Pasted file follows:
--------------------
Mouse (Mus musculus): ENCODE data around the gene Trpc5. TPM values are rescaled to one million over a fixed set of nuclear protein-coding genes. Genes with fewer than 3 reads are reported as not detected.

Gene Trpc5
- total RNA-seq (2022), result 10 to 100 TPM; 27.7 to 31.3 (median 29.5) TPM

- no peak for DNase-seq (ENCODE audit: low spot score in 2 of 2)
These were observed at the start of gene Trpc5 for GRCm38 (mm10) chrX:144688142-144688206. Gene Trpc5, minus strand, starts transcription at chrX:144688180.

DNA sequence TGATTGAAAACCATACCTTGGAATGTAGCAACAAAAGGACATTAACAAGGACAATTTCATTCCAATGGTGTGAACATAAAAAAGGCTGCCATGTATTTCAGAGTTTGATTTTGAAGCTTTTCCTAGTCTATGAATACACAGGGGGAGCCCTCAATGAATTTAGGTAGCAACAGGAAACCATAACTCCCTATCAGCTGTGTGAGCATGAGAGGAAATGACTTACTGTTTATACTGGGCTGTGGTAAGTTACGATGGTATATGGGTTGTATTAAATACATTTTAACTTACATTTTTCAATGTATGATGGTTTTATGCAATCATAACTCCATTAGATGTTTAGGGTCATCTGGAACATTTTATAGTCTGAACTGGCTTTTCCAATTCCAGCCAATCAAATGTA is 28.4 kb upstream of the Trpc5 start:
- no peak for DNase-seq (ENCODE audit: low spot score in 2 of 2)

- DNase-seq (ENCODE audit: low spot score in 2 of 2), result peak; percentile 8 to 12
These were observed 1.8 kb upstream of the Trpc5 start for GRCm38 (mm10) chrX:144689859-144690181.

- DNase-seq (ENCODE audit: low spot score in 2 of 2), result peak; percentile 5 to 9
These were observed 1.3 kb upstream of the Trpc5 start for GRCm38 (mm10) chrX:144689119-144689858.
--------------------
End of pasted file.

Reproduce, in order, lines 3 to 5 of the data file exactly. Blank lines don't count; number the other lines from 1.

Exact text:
- total RNA-seq (2022), result 10 to 100 TPM; 27.7 to 31.3 (median 29.5) TPM

- no peak for DNase-seq (ENCODE audit: low spot score in 2 of 2)
These were observed at the start of gene Trpc5 for GRCm38 (mm10) chrX:144688142-144688206. Gene Trpc5, minus strand, starts transcription at chrX:144688180.